Living with a savage beast of a dog is never fun -- and it could even be dangerous for you, your family, other household pets and strangers. According to the Humane Society, you are liable for your dog’s actions, and ignoring aggressive or inappropriate canine behavior will not make it go away -- it could, in fact, make it worse. For your sake and your pup’s sake, get to the root of the problem and find ways to turn your beast into a beauty.
Why Dogs Are Aggressive
Some dog breeds are known for being more aggressive than others, so when you choose a dog to add to your family, make sure the breed is one you’ll be comfortable handling. If you get a dog from a rescue or a shelter, you may be getting a pup that’s had a hard life due to abuse or abandonment. These conditions can make a dog wary, mistrustful and even aggressive. Learn as much as you can about the dog’s background so you can understand his life circumstances and get an idea of what makes him fearful or mean.
Sometimes even the most gentle and well-behaved dog can become savage, but there’s usually a trigger behind it. For example, a pup may be picked on by other animals in the house or feel frightened by stimuli outside the home. If he’s possessive of toys or food or even people, anyone or anything coming in contact with what’s “his” can trigger anger. He may also become aggressive if he feels like he’s protecting something, like his yard or his house. Combat this by limiting access to triggers, making sure he has his own “things” he doesn’t have to share, and quickly remove him from situations in which he starts to act out.
Some forms of aggression have an underlying medical cause. Consult your vet about your pup’s aggression issues with as much specific information as you can provide. For example, your dog may be hurting from some type of unseen injury or disorder and acting out from pain. He may also have severe separation anxiety that manifests itself in fear or acting out. Your vet should be able to help you narrow down potential causes of the behavior and treat any underlying medical conditions that present themselves. Spaying or neutering your pet may also be recommended to held reduce aggression.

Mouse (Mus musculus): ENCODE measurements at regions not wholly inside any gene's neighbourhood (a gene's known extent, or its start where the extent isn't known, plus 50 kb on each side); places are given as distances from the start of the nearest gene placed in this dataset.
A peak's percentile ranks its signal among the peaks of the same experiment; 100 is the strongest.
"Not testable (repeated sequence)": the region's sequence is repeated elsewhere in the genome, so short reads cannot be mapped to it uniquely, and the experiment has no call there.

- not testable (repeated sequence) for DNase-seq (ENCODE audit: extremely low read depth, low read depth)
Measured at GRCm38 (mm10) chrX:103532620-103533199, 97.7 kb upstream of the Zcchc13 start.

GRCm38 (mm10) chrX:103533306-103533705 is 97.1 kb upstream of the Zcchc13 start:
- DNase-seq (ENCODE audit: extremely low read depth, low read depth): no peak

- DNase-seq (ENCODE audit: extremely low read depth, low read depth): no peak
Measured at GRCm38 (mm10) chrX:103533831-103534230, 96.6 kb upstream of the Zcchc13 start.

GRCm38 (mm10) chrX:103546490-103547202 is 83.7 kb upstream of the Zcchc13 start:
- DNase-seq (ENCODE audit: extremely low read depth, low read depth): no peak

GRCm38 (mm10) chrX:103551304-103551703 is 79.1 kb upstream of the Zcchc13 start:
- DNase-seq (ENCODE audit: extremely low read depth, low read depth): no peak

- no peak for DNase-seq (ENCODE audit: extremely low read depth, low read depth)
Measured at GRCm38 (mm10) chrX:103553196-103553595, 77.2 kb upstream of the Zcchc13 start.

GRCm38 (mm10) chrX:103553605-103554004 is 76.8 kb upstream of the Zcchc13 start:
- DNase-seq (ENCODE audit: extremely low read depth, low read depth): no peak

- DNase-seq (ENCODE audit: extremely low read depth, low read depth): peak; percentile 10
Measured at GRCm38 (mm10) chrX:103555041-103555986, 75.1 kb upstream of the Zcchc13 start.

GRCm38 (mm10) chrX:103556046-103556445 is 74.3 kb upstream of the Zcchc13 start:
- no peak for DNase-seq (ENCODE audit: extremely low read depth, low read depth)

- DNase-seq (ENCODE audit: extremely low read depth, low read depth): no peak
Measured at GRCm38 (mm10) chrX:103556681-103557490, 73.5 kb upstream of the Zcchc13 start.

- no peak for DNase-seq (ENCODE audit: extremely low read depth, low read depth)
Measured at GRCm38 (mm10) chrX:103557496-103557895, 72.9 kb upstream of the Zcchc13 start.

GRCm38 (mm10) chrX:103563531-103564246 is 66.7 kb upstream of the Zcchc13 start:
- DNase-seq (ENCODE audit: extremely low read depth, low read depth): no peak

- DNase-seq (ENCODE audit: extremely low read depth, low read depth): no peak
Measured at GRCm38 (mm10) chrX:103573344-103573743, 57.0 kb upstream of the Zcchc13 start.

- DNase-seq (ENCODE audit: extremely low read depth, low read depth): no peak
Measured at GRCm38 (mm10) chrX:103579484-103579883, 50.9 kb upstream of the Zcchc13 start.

Treatment and Training Options
If you’ve ruled out a health condition as the root of your dog’s aggressive behavior, consult a professional who specializes in dog behavioral issues and obedience training. This kind of professional can help you analyze your dog’s anger triggers and help you train him into a calm, well-behaved animal. You’ll learn how to establish a dominant role over your pup so he recognizes you as the leader of the pack. Strict adherence to obedience commands will be essential to getting and keeping your dog under control. Reinforce positive behaviors through food rewards and verbal praise and avoid physical punishments, which will only make your dog more aggressive.
Protect yourself and others while you’re helping your aggressive dog learn positive behaviors. The Humane Society recommends temporary use of a cage-style muzzle for aggressive dogs when they are in public or around stimuli that trigger aggression. Keep aggressive dogs away from children and other household pets and maintain leash control at all times until you are sure their behavior modification has become effective.
Lisa McQuerrey has been a business writer since 1987. In 1994, she launched a full-service marketing and communications firm. McQuerrey's work has garnered awards from the U.S. Small Business Administration, the International Association of Business Communicators and the Associated Press. She is also the author of several nonfiction trade publications, and, in 2012, had her first young-adult novel published by Glass Page Books.